Durban - THIS month marked 35 years since the violence in Inanda. But for the victims, there has been no closure. Now, those who are still alive are coming together to lobby the government to launch an investigation to find out what caused the mayhem and death.
Inanda was once the home of Mahatma Gandhi, the man who gave the world the concept of non-violence. For decades Indians and Africans had lived as neighbours. Then, on August 6, 1985, violence shattered the peace. For two days, homes and shops were looted and set alight. Gandhi’s home and a school that bore his wife’s name were also destroyed.
More than 1 500 Indian families lost everything as they fled their homes. Three men were killed.
According to historian Omar Badsha, who went to Inanda after anti-apartheid activist Fatima Meer contacted him, there were powerful political entities who were interested in the land.
“These entities wanted the land for housing so they could get rent. Others were out to get the businesses, so they began agitating.”
Badsha said Mpondo residents were also forced to leave.
A paper, titled “Violence In Inanda: August 1985” by Professor Heather Hughes, was published in the Journal of Southern African Studies.
Hughes said the bodies of three Indian men were found burnt. “They were all from the same family, a father, his son and his brother-in-law.”
She said while political organisations denied any involvement in the riot, the IFP’s Chief Mangosuthu Buthelezi had said there was a lot of resentment because some Indians had participated in the new Tricameral Parliament.
“Smaller parties such as those connected to the House of Delegates also blamed students and the UDF for the violence.”
Deochand Ganesh, who was the president of the Inanda Child and Family Welfare Society at the time, witnessed the violence. Now 81, Ganesh was responsible for distributing relief packages and the allocation of homes in Phoenix to those left homeless.
“At about 11pm on August 6, some of the residents from Inanda fled and came to my place in nearby Duffs Road seeking help. We went to the epicentre of the riots where people were mobilising, and we got politicians on the line, as well as the authorities.”
Ganesh, who said the riots started unexpectedly, was asked not to return to the area because it was dangerous.
“Helpless families were pounced upon. Their houses were looted and burnt. Rioters infused terror in the defenceless, stealing whatever was portable.”
He said the riots were worse in central Inanda near government-aided schools.
“Acts of arson and looting carried on unabated for two days, spreading like wildfire. Motor vehicles and other possessions were burnt.
“The riots appeared to be clandestinely planned. The owner of Ramgobin’s Garage told me that people bought petrol in containers although they did not own vehicles.”
Ganesh said families who fled by car were taken to various places of safety in Phoenix and Verulam.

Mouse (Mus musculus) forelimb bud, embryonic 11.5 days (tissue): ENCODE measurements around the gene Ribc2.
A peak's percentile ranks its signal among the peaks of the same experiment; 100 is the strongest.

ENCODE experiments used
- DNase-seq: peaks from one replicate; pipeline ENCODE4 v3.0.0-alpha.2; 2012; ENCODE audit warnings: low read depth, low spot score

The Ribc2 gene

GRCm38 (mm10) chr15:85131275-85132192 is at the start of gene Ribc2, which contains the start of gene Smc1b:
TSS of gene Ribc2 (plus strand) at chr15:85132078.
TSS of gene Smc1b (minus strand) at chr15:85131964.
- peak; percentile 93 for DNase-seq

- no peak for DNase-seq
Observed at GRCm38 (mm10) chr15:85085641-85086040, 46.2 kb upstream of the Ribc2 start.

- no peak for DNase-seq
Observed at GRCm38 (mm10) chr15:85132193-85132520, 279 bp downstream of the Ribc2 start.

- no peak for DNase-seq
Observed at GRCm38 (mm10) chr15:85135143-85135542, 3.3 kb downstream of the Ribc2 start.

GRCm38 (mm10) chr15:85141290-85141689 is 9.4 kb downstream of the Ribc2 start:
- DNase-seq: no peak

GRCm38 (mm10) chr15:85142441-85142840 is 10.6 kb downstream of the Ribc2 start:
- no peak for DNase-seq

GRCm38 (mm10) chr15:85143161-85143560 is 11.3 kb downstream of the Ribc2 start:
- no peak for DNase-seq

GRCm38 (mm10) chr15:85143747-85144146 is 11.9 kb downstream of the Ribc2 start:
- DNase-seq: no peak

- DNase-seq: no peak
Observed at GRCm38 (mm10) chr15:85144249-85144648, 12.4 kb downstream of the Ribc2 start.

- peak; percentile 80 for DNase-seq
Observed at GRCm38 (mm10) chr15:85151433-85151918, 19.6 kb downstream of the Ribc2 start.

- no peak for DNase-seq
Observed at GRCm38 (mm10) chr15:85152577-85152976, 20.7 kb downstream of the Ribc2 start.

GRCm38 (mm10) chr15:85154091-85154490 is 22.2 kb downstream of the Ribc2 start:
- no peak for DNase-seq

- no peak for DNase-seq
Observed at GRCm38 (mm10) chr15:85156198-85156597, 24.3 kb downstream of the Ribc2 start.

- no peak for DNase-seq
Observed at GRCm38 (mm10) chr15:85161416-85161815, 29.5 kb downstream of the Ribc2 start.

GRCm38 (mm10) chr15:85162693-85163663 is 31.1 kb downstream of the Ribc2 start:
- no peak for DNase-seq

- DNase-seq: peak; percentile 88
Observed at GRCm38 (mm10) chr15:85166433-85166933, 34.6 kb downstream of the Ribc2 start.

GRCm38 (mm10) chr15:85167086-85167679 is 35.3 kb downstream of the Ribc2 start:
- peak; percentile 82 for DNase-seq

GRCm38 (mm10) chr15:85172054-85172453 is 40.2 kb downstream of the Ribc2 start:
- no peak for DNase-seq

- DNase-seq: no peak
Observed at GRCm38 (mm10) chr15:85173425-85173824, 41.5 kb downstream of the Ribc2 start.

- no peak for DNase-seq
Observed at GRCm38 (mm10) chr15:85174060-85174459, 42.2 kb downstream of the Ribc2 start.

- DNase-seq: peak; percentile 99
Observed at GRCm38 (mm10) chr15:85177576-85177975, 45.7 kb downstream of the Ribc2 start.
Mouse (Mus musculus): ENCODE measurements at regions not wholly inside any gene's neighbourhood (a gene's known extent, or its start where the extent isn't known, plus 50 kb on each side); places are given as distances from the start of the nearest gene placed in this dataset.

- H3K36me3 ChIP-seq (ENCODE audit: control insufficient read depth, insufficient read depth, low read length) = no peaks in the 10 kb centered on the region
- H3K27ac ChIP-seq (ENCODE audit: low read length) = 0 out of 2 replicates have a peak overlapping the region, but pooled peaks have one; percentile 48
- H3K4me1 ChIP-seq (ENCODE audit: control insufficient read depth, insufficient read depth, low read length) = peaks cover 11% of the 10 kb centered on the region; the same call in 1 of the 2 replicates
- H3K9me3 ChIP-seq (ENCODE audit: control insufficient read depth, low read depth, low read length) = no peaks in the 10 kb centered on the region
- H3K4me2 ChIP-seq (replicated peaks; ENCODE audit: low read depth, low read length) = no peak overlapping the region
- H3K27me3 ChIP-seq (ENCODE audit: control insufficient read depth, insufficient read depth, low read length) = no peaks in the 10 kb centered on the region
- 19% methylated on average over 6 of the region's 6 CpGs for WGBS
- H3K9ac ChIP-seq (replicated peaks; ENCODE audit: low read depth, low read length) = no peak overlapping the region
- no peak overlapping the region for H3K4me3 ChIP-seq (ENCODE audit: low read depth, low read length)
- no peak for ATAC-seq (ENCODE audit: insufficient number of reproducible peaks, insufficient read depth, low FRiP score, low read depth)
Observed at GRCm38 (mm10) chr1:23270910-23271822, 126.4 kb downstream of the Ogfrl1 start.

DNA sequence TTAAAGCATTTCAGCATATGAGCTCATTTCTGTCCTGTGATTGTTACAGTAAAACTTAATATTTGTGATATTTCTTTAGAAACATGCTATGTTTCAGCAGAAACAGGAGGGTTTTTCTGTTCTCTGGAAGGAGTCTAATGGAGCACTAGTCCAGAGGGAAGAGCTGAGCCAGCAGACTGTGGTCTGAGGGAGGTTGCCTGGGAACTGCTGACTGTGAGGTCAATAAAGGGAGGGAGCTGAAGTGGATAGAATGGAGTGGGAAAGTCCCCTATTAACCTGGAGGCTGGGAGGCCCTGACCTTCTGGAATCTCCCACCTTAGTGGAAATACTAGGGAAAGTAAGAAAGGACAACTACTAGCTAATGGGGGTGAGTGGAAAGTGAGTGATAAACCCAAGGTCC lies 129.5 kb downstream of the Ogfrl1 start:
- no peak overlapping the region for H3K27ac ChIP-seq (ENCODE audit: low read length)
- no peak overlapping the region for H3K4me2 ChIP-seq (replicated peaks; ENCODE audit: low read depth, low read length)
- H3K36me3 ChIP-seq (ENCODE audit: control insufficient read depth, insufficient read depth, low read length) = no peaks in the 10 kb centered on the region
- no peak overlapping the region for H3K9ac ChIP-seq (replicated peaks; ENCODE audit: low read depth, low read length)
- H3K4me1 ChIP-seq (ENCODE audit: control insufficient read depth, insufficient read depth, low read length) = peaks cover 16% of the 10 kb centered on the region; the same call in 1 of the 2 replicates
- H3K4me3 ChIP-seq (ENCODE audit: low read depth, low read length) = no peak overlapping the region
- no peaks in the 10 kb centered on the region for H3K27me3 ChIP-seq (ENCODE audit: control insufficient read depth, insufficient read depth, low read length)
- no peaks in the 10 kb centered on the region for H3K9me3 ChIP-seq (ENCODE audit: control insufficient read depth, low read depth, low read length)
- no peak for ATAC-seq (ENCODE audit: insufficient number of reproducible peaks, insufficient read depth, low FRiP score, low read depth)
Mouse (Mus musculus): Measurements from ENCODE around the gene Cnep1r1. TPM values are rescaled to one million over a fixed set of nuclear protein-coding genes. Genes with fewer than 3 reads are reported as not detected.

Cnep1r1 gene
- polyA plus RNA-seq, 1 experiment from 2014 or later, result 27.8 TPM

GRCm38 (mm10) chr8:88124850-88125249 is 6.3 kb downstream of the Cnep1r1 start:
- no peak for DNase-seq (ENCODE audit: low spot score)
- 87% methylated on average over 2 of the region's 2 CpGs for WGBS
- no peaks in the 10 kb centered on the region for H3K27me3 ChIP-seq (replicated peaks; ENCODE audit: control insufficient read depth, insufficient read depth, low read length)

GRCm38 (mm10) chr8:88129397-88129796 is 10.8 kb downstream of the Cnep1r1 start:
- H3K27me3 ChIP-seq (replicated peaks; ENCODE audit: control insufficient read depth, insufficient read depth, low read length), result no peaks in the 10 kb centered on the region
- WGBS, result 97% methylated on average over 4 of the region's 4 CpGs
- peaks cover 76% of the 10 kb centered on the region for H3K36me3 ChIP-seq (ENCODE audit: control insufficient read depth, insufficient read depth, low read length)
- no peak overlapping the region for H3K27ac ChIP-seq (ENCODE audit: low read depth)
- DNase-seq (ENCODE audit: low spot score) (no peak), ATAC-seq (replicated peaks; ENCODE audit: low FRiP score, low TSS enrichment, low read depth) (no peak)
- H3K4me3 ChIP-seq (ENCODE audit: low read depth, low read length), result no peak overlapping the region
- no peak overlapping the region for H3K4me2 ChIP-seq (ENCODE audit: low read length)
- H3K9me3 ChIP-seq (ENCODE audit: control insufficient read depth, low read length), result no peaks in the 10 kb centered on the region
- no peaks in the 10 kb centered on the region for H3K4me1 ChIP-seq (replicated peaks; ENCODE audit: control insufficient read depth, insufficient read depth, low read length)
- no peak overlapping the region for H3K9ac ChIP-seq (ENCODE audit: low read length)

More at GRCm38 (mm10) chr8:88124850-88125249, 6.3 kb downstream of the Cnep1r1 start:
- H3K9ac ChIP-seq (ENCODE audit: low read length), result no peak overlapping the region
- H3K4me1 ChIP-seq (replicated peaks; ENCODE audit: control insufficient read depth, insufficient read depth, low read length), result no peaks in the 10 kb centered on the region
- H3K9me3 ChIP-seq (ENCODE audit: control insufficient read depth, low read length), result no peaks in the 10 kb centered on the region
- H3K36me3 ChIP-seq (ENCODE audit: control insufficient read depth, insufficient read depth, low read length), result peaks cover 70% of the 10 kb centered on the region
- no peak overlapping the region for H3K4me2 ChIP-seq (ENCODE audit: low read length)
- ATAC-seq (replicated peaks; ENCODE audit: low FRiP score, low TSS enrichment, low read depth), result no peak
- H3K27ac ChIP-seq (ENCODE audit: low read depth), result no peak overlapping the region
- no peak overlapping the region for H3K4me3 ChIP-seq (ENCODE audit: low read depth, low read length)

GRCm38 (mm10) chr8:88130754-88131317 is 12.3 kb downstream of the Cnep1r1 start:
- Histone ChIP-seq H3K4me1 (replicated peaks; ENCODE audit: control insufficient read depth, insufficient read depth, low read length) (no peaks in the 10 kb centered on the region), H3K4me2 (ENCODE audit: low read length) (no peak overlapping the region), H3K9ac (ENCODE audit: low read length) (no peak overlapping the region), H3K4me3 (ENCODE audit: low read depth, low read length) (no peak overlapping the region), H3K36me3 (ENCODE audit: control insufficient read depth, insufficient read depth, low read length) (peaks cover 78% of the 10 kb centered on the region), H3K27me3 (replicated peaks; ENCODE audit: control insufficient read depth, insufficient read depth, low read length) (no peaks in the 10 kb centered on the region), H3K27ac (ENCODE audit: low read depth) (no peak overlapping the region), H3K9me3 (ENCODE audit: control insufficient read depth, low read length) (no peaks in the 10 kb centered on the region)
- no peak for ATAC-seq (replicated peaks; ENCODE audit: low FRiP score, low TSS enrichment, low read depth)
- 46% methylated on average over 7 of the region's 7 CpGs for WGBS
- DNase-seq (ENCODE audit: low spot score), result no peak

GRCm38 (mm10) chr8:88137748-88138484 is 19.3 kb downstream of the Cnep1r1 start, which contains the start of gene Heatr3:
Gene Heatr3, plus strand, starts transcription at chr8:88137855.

“They were housed in community and school halls under trying circumstances. My organisation, the Inanda Indian Child and Family Welfare Society, sprang into action. We sought the help of the police and politicians, like Baldeo Dookie and Amichand Rajbansi, to get the House of Delegates to assist.”
The Inanda Relief Fund - under the chairmanship of YS Chinsamy, KT Manjee and others - raised funds to provide relief to those living at the Brindhaven Secondary School Hall in Verulam and the Greenbury Community Hall in Phoenix.
“Mr S Ramkisson and I served on this committee. We were tasked with identifying the victims who were displaced. This went beyond two years.”
Ganesh said no investigation or inquiry was conducted to determine what led to the riots.
He said most of the 1985 refugees had settled in Caneside and Foresthaven in Phoenix.
“While some have progressed, many still suffer the ravages of that dark period in history.”
Pravesh Naipal was 18 when his parents and siblings fled their home. Naipal, who now lives in Sea Cow Lake, is co-ordinating the new 1985 Inanda Riots Victims initiative.
“This is aimed at bringing former residents together to pursue the truth behind the unrest and to seek reparations from the government.”
Naipal said he was 6 when his family relocated from Durban North to Inanda because of the Group Areas Act. “We lived in a four-bedroom house without electricity or running water. We lived in peace and perfect harmony. We used to get potable water from the Shembe church. When the annual Shembe dance took place, the vendors used our yard.”
He said most of the children attended the Kasturba Gandhi Primary School, while others attended the Inanda Primary School.
“In August 1985, something went wrong. It was violence, looting and arson. We were displaced. We were housed temporarily at the Stonebridge Community Hall and then moved to a school in Verulam. After a while, we were allocated homes in Phoenix. We were compensated with Game stores shopping vouchers.”
Naipal said all the published accounts of the riots were written from an outsider’s perspective and the initiative would help put the riots into perspective.
He would also like the day to be observed nationally, like the Sharpeville Massacre was.
“The Inanda riots are forgotten. We suffered the indignity of racial hatred. This is our history and we do not want it swept under the carpet.
“We were driven out of Inanda with only our clothes on our backs. Today, we must find the truth of who or why it was. We must seek reparations.”
He is in the process of setting up an ad hoc committee and hopes to hold a peace and reconciliation prayer in Inanda.
Naipal said once the committee met, they would write to the office of the president with their concerns.
He can be contacted via WhatsApp at 0842450621.